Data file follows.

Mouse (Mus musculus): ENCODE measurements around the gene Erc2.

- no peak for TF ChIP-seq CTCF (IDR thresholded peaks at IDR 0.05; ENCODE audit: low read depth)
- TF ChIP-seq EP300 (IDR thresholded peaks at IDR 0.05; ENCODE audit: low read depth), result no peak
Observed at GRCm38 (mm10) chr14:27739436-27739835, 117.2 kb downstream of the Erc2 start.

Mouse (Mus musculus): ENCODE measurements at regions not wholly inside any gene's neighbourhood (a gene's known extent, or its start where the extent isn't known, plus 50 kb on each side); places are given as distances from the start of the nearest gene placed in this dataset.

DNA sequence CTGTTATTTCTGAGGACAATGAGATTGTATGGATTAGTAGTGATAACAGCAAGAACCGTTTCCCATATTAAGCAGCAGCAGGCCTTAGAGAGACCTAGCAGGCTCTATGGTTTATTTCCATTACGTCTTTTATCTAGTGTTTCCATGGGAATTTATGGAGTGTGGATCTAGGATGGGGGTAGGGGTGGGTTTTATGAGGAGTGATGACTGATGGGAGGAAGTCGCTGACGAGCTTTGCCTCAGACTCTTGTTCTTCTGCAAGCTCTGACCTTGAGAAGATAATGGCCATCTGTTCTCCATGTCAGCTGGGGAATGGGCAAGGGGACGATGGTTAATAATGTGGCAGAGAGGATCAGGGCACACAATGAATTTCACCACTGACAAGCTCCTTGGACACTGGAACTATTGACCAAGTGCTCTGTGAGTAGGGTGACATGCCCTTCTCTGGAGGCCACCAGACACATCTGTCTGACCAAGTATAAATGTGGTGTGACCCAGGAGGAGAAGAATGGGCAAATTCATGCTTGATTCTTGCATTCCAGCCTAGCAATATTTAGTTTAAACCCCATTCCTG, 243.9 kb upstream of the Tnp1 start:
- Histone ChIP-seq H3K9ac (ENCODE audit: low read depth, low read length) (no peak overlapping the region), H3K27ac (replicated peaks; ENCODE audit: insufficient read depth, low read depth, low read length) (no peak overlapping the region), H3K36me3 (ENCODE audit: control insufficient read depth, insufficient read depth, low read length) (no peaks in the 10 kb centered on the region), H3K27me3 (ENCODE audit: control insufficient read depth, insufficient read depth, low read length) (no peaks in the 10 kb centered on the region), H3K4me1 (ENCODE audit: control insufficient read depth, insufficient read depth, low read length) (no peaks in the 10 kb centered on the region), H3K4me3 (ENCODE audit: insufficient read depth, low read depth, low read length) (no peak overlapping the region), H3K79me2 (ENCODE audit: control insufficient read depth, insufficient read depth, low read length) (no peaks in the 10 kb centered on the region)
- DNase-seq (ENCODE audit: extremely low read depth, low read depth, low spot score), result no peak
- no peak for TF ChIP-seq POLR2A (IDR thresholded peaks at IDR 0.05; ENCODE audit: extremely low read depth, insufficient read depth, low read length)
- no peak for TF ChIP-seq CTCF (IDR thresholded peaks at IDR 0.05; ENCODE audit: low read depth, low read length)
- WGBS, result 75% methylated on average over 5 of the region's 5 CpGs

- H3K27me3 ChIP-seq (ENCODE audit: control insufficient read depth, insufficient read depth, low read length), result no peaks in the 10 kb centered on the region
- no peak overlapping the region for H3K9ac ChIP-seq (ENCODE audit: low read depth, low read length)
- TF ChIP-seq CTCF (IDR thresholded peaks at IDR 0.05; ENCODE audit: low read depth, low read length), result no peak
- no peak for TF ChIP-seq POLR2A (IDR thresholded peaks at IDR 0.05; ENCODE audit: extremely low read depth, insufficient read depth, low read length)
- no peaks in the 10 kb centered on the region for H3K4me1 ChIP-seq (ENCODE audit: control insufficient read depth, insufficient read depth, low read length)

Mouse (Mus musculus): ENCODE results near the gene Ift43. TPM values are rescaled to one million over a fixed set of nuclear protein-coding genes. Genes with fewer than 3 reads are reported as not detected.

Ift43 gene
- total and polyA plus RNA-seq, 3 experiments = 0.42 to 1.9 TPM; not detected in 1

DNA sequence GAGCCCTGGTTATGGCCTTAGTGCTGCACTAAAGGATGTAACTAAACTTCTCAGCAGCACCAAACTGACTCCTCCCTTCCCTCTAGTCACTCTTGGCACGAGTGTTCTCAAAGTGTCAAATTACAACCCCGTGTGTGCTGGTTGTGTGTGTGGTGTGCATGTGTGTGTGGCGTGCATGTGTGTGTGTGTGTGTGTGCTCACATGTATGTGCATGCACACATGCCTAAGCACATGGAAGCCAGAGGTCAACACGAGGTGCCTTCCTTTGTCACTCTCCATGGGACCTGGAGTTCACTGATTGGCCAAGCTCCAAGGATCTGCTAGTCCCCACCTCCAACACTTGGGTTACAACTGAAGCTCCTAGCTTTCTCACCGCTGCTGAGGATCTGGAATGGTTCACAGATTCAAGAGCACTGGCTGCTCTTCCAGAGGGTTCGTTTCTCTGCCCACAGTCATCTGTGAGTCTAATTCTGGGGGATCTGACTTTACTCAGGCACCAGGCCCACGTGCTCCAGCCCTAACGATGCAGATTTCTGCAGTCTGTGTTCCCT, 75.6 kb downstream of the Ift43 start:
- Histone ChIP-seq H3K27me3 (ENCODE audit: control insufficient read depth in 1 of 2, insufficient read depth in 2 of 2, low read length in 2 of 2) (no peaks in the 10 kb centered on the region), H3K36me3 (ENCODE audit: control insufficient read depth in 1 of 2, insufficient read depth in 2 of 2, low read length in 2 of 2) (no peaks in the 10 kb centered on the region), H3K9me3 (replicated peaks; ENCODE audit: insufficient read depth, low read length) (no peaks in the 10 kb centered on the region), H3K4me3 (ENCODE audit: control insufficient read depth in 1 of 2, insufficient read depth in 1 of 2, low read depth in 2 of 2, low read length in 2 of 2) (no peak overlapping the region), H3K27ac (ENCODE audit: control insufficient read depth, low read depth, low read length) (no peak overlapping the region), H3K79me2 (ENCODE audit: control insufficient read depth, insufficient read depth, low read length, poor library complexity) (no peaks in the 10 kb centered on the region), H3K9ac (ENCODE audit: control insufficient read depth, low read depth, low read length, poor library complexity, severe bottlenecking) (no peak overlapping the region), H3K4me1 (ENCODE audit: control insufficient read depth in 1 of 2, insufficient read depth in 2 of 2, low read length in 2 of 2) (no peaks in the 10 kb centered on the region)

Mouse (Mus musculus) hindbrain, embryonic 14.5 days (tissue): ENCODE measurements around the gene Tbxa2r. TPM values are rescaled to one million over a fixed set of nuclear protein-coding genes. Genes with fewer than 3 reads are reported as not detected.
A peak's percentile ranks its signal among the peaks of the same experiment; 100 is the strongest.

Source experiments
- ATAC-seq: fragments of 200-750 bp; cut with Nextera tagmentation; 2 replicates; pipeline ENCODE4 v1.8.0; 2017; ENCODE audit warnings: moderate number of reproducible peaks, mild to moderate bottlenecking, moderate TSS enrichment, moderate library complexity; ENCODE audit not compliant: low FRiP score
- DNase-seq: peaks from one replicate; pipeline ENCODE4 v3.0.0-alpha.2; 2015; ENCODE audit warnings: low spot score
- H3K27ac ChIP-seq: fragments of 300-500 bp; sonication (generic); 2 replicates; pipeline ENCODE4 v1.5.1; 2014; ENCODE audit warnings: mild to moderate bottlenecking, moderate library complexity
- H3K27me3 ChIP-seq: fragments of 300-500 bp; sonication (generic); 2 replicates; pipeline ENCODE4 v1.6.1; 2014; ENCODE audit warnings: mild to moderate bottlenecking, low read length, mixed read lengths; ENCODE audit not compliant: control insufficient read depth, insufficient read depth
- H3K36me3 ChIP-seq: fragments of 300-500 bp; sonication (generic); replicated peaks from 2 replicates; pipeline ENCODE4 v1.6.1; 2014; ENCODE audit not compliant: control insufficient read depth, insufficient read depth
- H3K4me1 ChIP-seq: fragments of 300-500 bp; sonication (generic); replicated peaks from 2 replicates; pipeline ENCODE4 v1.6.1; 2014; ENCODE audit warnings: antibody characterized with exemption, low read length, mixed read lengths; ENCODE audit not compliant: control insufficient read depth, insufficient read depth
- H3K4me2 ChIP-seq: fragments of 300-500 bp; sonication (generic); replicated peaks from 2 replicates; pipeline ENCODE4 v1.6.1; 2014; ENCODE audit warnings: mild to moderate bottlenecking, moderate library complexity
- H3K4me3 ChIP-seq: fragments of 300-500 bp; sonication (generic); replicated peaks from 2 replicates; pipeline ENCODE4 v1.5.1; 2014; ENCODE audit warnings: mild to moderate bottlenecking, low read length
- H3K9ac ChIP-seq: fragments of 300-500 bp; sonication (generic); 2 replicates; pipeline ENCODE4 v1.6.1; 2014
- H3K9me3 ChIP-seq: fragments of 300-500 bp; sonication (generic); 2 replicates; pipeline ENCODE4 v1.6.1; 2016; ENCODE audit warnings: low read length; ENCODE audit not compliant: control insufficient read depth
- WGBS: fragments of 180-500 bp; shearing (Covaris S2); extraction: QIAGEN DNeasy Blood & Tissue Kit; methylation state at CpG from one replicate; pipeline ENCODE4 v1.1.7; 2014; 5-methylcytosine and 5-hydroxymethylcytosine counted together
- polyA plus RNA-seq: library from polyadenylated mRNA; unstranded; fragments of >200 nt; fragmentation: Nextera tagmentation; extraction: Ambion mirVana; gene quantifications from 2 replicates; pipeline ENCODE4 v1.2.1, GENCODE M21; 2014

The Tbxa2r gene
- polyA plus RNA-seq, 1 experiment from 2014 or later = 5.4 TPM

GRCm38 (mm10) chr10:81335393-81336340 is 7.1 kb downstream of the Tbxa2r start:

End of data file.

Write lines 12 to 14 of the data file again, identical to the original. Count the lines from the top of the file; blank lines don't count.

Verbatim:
- H3K27me3 ChIP-seq (ENCODE audit: control insufficient read depth, insufficient read depth, low read length), result no peaks in the 10 kb centered on the region
- no peak overlapping the region for H3K9ac ChIP-seq (ENCODE audit: low read depth, low read length)
- TF ChIP-seq CTCF (IDR thresholded peaks at IDR 0.05; ENCODE audit: low read depth, low read length), result no peak